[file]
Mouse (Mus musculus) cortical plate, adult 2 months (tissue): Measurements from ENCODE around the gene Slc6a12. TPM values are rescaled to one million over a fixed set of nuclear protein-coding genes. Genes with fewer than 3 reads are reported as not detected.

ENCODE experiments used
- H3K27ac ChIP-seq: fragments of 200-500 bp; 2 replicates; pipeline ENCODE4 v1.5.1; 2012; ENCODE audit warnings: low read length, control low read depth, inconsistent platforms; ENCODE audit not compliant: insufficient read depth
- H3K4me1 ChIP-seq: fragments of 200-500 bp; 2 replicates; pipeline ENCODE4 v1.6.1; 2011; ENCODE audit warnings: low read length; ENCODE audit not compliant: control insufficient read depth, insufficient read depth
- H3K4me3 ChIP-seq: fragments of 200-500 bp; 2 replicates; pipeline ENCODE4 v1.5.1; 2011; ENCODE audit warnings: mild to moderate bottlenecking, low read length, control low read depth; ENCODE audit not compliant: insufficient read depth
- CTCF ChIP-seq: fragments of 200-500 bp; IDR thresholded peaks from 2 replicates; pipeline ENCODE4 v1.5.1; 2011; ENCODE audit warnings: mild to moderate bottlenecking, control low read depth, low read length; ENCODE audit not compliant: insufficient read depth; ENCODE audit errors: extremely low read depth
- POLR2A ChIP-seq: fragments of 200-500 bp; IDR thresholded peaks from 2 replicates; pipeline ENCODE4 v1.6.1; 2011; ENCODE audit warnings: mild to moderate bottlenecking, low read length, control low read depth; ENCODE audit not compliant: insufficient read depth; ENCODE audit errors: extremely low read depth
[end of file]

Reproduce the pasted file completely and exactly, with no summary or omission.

Mouse (Mus musculus) cortical plate, adult 2 months (tissue): Measurements from ENCODE around the gene Slc6a12. TPM values are rescaled to one million over a fixed set of nuclear protein-coding genes. Genes with fewer than 3 reads are reported as not detected.

ENCODE experiments used
- H3K27ac ChIP-seq: fragments of 200-500 bp; 2 replicates; pipeline ENCODE4 v1.5.1; 2012; ENCODE audit warnings: low read length, control low read depth, inconsistent platforms; ENCODE audit not compliant: insufficient read depth
- H3K4me1 ChIP-seq: fragments of 200-500 bp; 2 replicates; pipeline ENCODE4 v1.6.1; 2011; ENCODE audit warnings: low read length; ENCODE audit not compliant: control insufficient read depth, insufficient read depth
- H3K4me3 ChIP-seq: fragments of 200-500 bp; 2 replicates; pipeline ENCODE4 v1.5.1; 2011; ENCODE audit warnings: mild to moderate bottlenecking, low read length, control low read depth; ENCODE audit not compliant: insufficient read depth
- CTCF ChIP-seq: fragments of 200-500 bp; IDR thresholded peaks from 2 replicates; pipeline ENCODE4 v1.5.1; 2011; ENCODE audit warnings: mild to moderate bottlenecking, control low read depth, low read length; ENCODE audit not compliant: insufficient read depth; ENCODE audit errors: extremely low read depth
- POLR2A ChIP-seq: fragments of 200-500 bp; IDR thresholded peaks from 2 replicates; pipeline ENCODE4 v1.6.1; 2011; ENCODE audit warnings: mild to moderate bottlenecking, low read length, control low read depth; ENCODE audit not compliant: insufficient read depth; ENCODE audit errors: extremely low read depth